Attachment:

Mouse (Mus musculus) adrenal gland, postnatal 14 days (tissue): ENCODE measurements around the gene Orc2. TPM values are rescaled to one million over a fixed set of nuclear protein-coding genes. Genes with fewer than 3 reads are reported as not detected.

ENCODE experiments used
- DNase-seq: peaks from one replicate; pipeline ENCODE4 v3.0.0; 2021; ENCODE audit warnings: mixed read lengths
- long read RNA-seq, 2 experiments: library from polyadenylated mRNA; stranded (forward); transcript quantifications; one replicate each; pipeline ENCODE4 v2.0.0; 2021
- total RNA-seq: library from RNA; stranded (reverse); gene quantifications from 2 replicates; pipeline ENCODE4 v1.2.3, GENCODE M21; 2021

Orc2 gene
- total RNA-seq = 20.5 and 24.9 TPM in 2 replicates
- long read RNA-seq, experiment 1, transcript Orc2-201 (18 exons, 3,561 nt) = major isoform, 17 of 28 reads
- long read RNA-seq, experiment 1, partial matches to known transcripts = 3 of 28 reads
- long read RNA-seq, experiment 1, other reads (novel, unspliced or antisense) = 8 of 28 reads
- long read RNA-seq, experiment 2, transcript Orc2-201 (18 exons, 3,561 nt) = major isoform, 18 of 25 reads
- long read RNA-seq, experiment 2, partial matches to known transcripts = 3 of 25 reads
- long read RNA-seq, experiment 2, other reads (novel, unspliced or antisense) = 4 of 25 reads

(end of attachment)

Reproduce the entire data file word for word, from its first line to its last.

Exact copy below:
Mouse (Mus musculus) adrenal gland, postnatal 14 days (tissue): ENCODE measurements around the gene Orc2. TPM values are rescaled to one million over a fixed set of nuclear protein-coding genes. Genes with fewer than 3 reads are reported as not detected.

ENCODE experiments used
- DNase-seq: peaks from one replicate; pipeline ENCODE4 v3.0.0; 2021; ENCODE audit warnings: mixed read lengths
- long read RNA-seq, 2 experiments: library from polyadenylated mRNA; stranded (forward); transcript quantifications; one replicate each; pipeline ENCODE4 v2.0.0; 2021
- total RNA-seq: library from RNA; stranded (reverse); gene quantifications from 2 replicates; pipeline ENCODE4 v1.2.3, GENCODE M21; 2021

Orc2 gene
- total RNA-seq = 20.5 and 24.9 TPM in 2 replicates
- long read RNA-seq, experiment 1, transcript Orc2-201 (18 exons, 3,561 nt) = major isoform, 17 of 28 reads
- long read RNA-seq, experiment 1, partial matches to known transcripts = 3 of 28 reads
- long read RNA-seq, experiment 1, other reads (novel, unspliced or antisense) = 8 of 28 reads
- long read RNA-seq, experiment 2, transcript Orc2-201 (18 exons, 3,561 nt) = major isoform, 18 of 25 reads
- long read RNA-seq, experiment 2, partial matches to known transcripts = 3 of 25 reads
- long read RNA-seq, experiment 2, other reads (novel, unspliced or antisense) = 4 of 25 reads